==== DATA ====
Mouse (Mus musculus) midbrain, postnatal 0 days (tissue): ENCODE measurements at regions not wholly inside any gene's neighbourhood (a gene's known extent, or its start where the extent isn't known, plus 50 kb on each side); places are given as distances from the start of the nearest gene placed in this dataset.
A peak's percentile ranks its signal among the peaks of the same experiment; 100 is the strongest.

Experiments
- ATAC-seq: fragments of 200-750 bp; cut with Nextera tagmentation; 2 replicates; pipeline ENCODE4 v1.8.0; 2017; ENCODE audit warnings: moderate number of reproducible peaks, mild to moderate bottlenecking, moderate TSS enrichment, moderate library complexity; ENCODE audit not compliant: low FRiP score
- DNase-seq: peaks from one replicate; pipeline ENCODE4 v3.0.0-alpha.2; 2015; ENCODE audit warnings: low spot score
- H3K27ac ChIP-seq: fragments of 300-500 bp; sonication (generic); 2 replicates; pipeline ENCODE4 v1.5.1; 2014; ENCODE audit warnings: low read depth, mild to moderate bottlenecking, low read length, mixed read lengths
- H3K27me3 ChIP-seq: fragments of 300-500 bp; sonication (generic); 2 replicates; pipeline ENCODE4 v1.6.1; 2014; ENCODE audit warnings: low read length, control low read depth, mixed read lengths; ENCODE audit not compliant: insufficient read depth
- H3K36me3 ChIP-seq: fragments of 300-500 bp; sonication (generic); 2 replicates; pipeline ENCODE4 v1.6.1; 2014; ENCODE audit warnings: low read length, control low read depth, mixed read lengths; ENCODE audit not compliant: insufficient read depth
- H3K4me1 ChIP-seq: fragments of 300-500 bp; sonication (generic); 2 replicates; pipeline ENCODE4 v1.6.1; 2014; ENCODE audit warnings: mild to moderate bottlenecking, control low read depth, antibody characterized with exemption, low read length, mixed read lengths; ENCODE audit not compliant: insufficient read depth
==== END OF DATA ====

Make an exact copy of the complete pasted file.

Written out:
Mouse (Mus musculus) midbrain, postnatal 0 days (tissue): ENCODE measurements at regions not wholly inside any gene's neighbourhood (a gene's known extent, or its start where the extent isn't known, plus 50 kb on each side); places are given as distances from the start of the nearest gene placed in this dataset.
A peak's percentile ranks its signal among the peaks of the same experiment; 100 is the strongest.

Experiments
- ATAC-seq: fragments of 200-750 bp; cut with Nextera tagmentation; 2 replicates; pipeline ENCODE4 v1.8.0; 2017; ENCODE audit warnings: moderate number of reproducible peaks, mild to moderate bottlenecking, moderate TSS enrichment, moderate library complexity; ENCODE audit not compliant: low FRiP score
- DNase-seq: peaks from one replicate; pipeline ENCODE4 v3.0.0-alpha.2; 2015; ENCODE audit warnings: low spot score
- H3K27ac ChIP-seq: fragments of 300-500 bp; sonication (generic); 2 replicates; pipeline ENCODE4 v1.5.1; 2014; ENCODE audit warnings: low read depth, mild to moderate bottlenecking, low read length, mixed read lengths
- H3K27me3 ChIP-seq: fragments of 300-500 bp; sonication (generic); 2 replicates; pipeline ENCODE4 v1.6.1; 2014; ENCODE audit warnings: low read length, control low read depth, mixed read lengths; ENCODE audit not compliant: insufficient read depth
- H3K36me3 ChIP-seq: fragments of 300-500 bp; sonication (generic); 2 replicates; pipeline ENCODE4 v1.6.1; 2014; ENCODE audit warnings: low read length, control low read depth, mixed read lengths; ENCODE audit not compliant: insufficient read depth
- H3K4me1 ChIP-seq: fragments of 300-500 bp; sonication (generic); 2 replicates; pipeline ENCODE4 v1.6.1; 2014; ENCODE audit warnings: mild to moderate bottlenecking, control low read depth, antibody characterized with exemption, low read length, mixed read lengths; ENCODE audit not compliant: insufficient read depth